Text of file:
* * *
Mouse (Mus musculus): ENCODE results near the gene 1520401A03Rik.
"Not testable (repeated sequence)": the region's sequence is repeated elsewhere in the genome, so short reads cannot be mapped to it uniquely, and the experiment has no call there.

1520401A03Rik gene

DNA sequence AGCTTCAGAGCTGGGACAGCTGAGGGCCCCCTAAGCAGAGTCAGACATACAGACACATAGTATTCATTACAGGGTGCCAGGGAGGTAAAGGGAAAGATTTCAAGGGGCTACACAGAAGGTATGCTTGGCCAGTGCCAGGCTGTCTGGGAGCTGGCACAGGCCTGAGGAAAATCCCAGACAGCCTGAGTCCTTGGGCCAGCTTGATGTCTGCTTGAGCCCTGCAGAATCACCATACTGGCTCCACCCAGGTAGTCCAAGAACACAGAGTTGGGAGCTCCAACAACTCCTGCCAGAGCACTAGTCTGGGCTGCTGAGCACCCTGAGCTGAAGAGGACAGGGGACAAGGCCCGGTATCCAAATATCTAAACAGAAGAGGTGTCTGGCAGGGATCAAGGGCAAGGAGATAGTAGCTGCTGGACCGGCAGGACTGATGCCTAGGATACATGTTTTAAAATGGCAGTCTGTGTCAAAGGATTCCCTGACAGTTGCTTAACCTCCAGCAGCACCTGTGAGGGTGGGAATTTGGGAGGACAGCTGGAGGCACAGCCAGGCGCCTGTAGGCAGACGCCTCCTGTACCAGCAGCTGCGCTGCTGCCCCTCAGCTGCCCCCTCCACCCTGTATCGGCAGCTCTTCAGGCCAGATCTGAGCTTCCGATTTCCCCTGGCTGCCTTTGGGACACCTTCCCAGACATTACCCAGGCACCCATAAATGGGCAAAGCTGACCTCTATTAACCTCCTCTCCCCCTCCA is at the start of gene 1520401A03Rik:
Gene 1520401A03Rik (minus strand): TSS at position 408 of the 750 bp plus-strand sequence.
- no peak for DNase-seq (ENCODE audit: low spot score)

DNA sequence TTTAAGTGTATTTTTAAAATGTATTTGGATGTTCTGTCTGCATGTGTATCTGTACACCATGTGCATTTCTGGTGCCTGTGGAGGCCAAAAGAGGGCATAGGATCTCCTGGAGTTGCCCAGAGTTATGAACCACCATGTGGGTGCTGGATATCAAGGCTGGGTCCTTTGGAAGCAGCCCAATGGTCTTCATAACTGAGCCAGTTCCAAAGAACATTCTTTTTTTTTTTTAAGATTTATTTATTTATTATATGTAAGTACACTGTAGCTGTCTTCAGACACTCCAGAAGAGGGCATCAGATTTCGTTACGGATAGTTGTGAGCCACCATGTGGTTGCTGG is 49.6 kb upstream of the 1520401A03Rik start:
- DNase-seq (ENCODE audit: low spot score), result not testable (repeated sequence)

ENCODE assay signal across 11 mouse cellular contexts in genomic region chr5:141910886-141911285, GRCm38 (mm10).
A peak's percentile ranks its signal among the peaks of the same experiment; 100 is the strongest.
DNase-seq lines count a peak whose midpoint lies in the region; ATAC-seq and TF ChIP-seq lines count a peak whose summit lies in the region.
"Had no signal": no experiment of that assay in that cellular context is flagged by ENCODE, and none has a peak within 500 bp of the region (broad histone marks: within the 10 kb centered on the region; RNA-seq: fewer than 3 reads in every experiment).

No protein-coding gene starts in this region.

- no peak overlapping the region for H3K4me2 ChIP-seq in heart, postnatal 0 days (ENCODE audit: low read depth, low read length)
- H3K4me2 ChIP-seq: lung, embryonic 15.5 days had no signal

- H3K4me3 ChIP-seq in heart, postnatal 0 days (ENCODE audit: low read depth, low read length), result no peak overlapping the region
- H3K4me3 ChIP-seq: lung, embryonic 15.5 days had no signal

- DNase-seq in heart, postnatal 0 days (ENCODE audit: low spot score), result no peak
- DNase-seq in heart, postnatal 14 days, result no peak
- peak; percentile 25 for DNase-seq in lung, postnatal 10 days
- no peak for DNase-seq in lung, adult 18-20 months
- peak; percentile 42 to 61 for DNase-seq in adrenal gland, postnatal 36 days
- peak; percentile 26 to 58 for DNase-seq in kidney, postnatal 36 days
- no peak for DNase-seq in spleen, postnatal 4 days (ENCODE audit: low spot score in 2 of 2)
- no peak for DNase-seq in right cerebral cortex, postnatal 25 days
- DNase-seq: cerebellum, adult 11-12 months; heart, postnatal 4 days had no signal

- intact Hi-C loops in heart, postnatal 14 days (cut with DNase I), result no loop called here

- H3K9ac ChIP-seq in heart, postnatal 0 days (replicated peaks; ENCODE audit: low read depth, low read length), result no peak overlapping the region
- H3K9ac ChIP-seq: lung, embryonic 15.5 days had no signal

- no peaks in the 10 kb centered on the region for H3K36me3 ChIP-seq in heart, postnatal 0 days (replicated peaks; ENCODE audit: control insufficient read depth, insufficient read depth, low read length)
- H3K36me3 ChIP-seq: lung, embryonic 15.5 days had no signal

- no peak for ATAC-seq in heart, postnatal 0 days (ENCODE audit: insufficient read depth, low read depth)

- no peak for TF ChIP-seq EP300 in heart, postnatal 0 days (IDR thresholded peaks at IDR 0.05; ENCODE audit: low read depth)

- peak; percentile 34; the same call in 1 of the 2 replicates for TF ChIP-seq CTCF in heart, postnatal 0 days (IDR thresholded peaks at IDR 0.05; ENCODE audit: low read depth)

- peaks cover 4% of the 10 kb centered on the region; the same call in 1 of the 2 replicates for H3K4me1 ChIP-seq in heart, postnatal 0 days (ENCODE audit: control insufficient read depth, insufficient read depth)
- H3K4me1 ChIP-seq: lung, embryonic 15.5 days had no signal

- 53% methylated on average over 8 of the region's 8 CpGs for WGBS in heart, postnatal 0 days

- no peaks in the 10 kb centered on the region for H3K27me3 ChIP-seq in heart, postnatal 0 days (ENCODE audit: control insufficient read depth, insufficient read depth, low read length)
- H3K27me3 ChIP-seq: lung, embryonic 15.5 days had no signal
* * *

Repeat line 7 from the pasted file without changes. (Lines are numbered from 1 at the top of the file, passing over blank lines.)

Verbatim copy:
DNA sequence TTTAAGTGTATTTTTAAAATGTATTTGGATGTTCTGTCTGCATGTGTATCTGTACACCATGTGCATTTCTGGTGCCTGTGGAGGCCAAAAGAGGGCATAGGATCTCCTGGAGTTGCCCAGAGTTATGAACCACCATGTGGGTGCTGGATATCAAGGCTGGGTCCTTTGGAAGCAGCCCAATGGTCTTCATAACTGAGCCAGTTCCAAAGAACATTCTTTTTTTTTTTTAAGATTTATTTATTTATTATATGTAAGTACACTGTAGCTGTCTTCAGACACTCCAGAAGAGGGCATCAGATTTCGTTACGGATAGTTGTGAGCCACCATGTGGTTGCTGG is 49.6 kb upstream of the 1520401A03Rik start: